Congress and the Veterans Affairs Office of Inspector General are skeptical of the Veterans Benefits Management System, despite substantial reductions in backlogged disability claims.
The VBMS price tag has ballooned from about $580 million to $1.3 billion, and combined with a lack of tangible goals, some lawmakers are questioning the value of the endeavor.
“We had a paper-based system under the previous administration. The electronic system we are trying to move to with VBMS has obviously had its share of problems, but my contention is we are probably better off even with all the problems we had [before with paper] … than we were had we not attempted to [move to electronic filing],” said Mark Takano (D-Calif.) during a Jan. 12 House Committee on Veterans Affairs hearing.
“I concur,” said committee Chairman Jeff Miller (R-Fla.).
VBMS is only one of the department’s attempts since 1988 to move to an electronic claims processing system. VBMS was created in 2009 with a mission of reducing claims processing times and improving accuracy in adjudications.
During the hearing, Veterans Benefits Administration officials said they have reached the goal of creating an “electronic file room” for disability claims. VBA has gone further to try to provide more services, but could not articulate what goals it was striving toward.
VBA officials said they are working toward coming up with goals for 2018.
“You have a never-ending project with a never-ending price tag that has moving goals, and you tell us at the beginning it’s only going to be $580 million, but magically it’s at $1.3 billion with no end in sight, no timeframe in sight, just ‘we’ll let you know in 2018,’” said Tim Huelskamp (R-Kan.).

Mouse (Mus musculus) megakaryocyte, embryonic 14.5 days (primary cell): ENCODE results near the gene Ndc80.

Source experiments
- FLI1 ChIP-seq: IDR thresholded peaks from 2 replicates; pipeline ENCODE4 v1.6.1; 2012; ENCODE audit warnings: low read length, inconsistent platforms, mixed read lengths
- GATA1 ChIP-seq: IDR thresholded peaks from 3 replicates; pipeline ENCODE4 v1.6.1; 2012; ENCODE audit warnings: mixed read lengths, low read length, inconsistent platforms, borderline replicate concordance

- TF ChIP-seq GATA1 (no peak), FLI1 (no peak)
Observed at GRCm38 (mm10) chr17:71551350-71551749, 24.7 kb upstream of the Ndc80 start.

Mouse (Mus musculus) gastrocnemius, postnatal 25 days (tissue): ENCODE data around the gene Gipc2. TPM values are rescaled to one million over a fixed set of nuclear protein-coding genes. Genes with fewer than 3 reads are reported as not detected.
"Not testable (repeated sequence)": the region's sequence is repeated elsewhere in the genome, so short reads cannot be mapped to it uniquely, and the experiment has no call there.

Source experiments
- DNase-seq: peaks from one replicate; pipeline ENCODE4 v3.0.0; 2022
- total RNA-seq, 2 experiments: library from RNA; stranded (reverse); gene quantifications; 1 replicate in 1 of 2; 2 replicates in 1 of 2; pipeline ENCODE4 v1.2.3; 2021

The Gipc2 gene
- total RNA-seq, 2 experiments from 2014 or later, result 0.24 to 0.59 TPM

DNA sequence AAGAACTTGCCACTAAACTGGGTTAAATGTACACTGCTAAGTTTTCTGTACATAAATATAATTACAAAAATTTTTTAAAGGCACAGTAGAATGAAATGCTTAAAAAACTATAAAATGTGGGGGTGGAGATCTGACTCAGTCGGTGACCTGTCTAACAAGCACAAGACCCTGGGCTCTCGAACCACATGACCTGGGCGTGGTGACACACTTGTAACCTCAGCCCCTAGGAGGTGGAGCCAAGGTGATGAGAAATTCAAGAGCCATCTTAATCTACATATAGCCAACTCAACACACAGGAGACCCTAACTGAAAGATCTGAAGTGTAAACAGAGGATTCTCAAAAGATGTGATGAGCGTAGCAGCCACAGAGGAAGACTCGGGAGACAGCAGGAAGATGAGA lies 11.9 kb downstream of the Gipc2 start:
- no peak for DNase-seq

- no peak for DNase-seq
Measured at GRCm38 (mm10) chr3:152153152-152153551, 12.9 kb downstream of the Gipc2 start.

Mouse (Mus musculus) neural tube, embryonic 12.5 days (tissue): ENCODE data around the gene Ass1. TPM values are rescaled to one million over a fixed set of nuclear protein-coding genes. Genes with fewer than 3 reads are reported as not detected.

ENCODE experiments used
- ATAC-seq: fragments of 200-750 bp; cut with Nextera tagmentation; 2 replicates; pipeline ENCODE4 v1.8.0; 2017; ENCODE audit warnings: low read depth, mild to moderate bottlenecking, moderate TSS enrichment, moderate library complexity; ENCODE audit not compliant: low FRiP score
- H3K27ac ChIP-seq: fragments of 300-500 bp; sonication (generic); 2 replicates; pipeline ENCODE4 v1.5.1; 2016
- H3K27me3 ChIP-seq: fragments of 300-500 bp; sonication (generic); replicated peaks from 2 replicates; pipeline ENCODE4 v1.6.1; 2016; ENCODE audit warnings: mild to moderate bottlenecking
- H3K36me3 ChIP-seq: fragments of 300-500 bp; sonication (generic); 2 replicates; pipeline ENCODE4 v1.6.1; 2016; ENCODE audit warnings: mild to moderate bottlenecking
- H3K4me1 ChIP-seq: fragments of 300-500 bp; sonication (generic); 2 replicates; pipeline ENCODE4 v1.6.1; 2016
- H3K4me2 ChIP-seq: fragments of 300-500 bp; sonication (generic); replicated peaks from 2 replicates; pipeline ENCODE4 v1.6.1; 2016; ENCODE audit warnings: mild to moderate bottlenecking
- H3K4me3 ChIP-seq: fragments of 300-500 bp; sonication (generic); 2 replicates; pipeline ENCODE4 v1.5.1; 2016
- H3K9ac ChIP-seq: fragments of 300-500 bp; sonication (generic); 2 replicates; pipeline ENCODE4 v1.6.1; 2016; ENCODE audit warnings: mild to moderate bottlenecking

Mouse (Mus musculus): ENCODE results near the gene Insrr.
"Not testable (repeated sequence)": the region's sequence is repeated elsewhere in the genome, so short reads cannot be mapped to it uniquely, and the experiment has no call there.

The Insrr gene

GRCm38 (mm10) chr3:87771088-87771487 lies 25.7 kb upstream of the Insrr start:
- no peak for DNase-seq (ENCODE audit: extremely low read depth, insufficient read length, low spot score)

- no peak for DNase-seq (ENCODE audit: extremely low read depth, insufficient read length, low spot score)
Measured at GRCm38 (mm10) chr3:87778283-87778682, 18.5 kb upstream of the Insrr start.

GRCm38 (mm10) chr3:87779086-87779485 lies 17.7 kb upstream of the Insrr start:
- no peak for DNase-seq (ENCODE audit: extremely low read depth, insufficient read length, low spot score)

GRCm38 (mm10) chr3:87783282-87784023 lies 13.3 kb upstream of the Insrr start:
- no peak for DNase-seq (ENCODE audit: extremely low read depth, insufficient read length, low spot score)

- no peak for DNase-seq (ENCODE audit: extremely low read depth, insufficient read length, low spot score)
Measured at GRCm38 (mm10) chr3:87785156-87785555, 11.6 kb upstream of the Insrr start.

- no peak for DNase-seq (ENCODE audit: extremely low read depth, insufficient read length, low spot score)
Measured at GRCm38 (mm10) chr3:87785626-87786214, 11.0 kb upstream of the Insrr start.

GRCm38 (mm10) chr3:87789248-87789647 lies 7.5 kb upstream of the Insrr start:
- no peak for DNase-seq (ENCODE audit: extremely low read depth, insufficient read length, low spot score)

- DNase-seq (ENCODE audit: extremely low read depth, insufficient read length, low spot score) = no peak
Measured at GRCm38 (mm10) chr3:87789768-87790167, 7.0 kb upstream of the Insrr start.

VBA officials said they have reduced the backlog of disability claims by 88 percent from 2013. The backlog currently stands at about 75,000.
VBA Deputy Undersecretary for Field Operations Beth McCoy partly attributed faster disability claims to the VBMS.
“In every step of the process, from intake processing to evidence gathering to the rating decisions to awarding the benefit, VBMS continues to transform the way our claims processors work,” McCoy said.
McCoy said VBA is also working with a 91 percent claims processing accuracy rate.
An American Federation of Government Employees survey found 62 percent of VBA employees thought VBMS improved their productivity at work. Also, 83 percent said VBMS as a whole has improved.
Still, the VA IG found that the reduction in backlogs cannot specifically be attributed to VBMS.
Deputy Assistant IG for Audits and Evaluations Brent Arronte testified that VBA used more than 40 initiatives to reduce its backlog, including $130 million in mandatory overtime and reallocating staff to process only claims that affect the backlog, while sacrificing time for other claims such as those on appeal.
“Further, VBA’s improved claims processing accuracy rate is related to a change in methodology regarding how they calculate error rates for claims processing accuracy, and not specifically an aspect of VBMS,” Arronte said.
VA IG also found a significant backlog of unprocessed mail waiting to be scanned into the VBMS.
“This resulted from inefficient preparation and handling of veteran-provided documentation at a contractor-operated facility,” Arronte said.
One such facility in Florida had almost 42,000 packages of veterans’ claims material that were backlogged and more than 1,600 boxes awaiting processing at the scanning facility.
A Government Accountability Office report from September found that “the development of VBMS was expected to be completed in 2015 [but] implementation of functionality to fully support electronic claims processing has been delayed beyond 2015.”
Additionally, the report states VBA has not yet produced a plan that identified when the system will be completed.